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by Mary Crane

In a few short weeks, most summer associates and interns will start to focus on completing work assignments and returning to school. If you’re among them, please do not make the mistake of slacking off now. To the extent you finish strong, you significantly increase the likelihood of gaining a coveted job offer.

Following are 10 things you should do as your summer work experience draws to a close:

  1. Complete all assignments
    This should go without saying, and yet every September I hear stories about summer associates and interns who turned in their ID and key cards but failed to turn in final assignments.
    As you approach your last weeks at work, complete every task that has been assigned to you. View these assignments as your opportunity to make a last, positive impression. Double-check for typos, misspellings, and punctuation errors. Requested “drafts” should be delivered in a “client ready” state.
  2. Transition work
    Extenuating circumstances may keep you from completing some assignments. In these cases, make it easy for others to continue with and complete the project after you depart. Document the work that you’ve completed as well as the discrete tasks that remain outstanding. Provide contact information (names, phone numbers, and email addresses) of key people who have contributed to the project. Highlight critical deadlines.
  3. Request samples
    Your summer work product belongs to your employer. Before you prepare copies to add to your portfolio, request permission. Once you receive it, and only after you receive it, make electronic or hard copies of the work you’ve completed. Keep in mind that after you depart it may be impossible to retrieve your work.
  4. Ask for feedback
    With any luck, you received feedback throughout your summer work experience. If you have not, actively ask for it before you leave. Feedback, especially feedback that is critically constructive, gives you the opportunity to learn and grow.
  5. Ask for advice
    Think about all of the people you’ve met during the summer. Identify two or three who made an impression upon you because of their knowledge or experience. Before your summer work experience ends, reach out to them and ask to schedule one more conversation. Use these meetings as an opportunity to explore career possibilities. Ask about traditional and nontraditional paths that you should consider.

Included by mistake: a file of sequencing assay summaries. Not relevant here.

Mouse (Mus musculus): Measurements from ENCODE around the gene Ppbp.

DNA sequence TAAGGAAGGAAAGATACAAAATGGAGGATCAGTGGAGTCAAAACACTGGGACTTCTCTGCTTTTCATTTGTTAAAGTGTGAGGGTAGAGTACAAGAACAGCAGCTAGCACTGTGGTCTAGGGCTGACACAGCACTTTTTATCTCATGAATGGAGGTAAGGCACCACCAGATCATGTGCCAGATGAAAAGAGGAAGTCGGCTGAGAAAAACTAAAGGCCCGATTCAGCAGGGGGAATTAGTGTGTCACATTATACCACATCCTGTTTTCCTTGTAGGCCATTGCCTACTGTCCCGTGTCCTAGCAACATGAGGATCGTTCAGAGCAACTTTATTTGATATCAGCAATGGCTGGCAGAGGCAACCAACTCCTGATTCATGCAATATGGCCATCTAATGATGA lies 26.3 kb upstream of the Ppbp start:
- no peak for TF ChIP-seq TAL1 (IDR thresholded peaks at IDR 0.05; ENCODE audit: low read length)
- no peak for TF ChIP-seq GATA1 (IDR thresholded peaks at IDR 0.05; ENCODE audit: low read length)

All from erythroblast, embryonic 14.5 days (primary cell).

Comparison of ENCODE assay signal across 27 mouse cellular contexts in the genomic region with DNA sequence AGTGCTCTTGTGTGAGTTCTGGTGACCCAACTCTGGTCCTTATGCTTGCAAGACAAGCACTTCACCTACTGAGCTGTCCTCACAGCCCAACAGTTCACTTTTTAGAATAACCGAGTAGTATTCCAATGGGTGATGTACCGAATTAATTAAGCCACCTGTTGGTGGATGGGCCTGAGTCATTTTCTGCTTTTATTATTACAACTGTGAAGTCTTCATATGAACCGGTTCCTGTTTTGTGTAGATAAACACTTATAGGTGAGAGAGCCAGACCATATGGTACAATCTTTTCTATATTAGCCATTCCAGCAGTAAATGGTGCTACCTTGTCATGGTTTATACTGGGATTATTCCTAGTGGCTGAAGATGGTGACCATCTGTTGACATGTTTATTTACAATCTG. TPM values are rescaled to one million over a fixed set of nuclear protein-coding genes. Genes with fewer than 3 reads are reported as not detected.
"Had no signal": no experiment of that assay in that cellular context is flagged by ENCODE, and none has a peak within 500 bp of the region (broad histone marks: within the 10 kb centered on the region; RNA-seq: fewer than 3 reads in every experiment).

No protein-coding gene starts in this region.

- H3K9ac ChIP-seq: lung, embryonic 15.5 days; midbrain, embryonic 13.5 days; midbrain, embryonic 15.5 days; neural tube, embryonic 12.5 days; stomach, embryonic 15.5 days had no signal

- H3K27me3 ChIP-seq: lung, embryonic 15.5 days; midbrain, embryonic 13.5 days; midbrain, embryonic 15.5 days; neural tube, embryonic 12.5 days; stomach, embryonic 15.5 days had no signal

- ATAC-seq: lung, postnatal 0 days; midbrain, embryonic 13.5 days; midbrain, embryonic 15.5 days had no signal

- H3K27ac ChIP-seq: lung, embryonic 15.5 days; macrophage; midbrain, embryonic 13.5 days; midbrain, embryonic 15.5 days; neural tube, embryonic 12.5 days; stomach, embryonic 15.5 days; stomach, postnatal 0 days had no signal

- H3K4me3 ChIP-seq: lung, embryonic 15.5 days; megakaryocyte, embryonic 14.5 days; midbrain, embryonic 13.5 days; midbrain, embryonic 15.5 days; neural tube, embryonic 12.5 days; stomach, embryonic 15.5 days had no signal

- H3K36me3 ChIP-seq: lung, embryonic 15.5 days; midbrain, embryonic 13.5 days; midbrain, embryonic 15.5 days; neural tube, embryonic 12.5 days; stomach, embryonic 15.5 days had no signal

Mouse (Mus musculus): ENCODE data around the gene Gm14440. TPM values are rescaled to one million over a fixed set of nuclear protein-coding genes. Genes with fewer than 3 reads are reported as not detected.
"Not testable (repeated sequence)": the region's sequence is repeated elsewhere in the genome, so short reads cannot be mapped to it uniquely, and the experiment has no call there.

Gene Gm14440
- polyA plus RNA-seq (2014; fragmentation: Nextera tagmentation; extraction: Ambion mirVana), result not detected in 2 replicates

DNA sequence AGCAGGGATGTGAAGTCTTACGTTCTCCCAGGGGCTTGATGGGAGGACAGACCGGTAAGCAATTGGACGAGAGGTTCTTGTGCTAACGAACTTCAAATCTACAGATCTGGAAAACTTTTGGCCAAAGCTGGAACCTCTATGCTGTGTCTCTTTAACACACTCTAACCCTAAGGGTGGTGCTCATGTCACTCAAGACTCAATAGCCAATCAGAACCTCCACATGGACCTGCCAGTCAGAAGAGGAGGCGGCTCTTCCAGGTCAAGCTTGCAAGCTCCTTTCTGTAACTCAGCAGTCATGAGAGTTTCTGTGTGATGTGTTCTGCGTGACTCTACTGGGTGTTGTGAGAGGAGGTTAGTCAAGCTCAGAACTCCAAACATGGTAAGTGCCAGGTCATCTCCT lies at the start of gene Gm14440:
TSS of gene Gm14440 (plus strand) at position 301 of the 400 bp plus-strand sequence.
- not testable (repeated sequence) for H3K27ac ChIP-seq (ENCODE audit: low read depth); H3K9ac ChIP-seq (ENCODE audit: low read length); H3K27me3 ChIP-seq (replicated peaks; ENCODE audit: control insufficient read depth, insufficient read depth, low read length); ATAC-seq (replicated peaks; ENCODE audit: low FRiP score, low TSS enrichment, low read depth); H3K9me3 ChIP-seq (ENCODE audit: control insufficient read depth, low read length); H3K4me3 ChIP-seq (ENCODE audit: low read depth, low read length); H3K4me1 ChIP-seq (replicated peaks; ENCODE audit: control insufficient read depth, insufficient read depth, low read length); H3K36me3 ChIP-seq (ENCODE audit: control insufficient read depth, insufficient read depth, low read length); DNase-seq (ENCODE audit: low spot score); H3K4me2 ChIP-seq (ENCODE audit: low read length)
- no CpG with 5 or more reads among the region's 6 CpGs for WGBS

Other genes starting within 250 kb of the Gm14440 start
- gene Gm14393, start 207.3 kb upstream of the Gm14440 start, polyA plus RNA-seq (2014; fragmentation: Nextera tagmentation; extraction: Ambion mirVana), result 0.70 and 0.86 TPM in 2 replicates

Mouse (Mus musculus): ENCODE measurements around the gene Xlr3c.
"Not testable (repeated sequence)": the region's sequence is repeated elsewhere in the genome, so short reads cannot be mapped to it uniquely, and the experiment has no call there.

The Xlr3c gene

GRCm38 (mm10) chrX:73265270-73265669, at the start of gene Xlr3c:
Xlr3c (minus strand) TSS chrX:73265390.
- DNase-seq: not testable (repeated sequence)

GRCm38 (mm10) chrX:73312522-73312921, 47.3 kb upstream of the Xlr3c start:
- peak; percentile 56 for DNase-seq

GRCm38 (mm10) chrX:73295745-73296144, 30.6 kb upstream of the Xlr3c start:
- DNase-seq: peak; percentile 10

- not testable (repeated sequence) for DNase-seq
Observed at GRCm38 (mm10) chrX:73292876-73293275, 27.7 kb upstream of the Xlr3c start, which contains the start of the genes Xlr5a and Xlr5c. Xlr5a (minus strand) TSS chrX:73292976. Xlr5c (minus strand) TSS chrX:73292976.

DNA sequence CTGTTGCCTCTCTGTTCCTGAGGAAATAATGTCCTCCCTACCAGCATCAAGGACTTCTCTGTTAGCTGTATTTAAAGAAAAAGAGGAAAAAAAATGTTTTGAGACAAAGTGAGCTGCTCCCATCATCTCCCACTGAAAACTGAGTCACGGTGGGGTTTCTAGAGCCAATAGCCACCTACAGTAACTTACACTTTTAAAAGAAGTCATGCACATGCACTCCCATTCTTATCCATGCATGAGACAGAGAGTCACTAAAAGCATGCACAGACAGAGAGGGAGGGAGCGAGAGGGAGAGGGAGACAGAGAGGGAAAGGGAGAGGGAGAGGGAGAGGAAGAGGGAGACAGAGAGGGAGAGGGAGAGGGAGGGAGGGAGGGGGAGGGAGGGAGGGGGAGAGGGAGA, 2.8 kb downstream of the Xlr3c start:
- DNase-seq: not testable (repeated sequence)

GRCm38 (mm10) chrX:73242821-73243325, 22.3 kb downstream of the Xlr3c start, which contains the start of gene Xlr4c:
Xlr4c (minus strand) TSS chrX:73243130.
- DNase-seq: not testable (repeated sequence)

6. Thank everyone
    Set aside some time for this. Think about every single person you interacted with over the course of your summer employment, from the people in recruiting who helped orient you to the senior players who assigned work to you. Then thank them via a brief, face-to-face conversation. (Please do not send an all-office thank-you email blast.) These conversations do not need to be lengthy, but they must communicate your genuine gratitude. Additionally, you have nothing to lose and everything to gain by sending a handwritten thank-you note to any direct supervisor. However, please do not gift a supervisor.
  7. Don’t burn any bridges
    Some summer experiences are not as pleasant or as productive as others. If your summer work experience did not turn out as well as you had hoped, suck it up and move on. Do not criticize your summer employer or anyone with whom you worked.
  8. Speak positively
    Find positive things to say about your summer experience. I’m not suggesting that you lie. However, finding fault with employers, assignments, training programs, social events, and the like, position you as a whiner or complainer rather than as a future successful professional.
  9. Create a plan to reconnect
    Some of the people with whom you met and worked during the summer should become members of your professional network. Don’t lose touch with these important people once you return to campus. Create a plan to reconnect. If your employer will visit campus during the fall, offer to be of assistance. Or consider inviting one of your new contacts to a campus event he or she would enjoy, for example, a football game or theater performance. Once the holiday season rolls around, don’t hesitate to send cards that include your handwritten best wishes.
  10. Update your résumé
    The day your summer work experience ends, pull out your résumé and update it. Focus on the new skills and knowledge you acquired. Document how you contributed to or positively affected your employer.

Photo by One Way Stock

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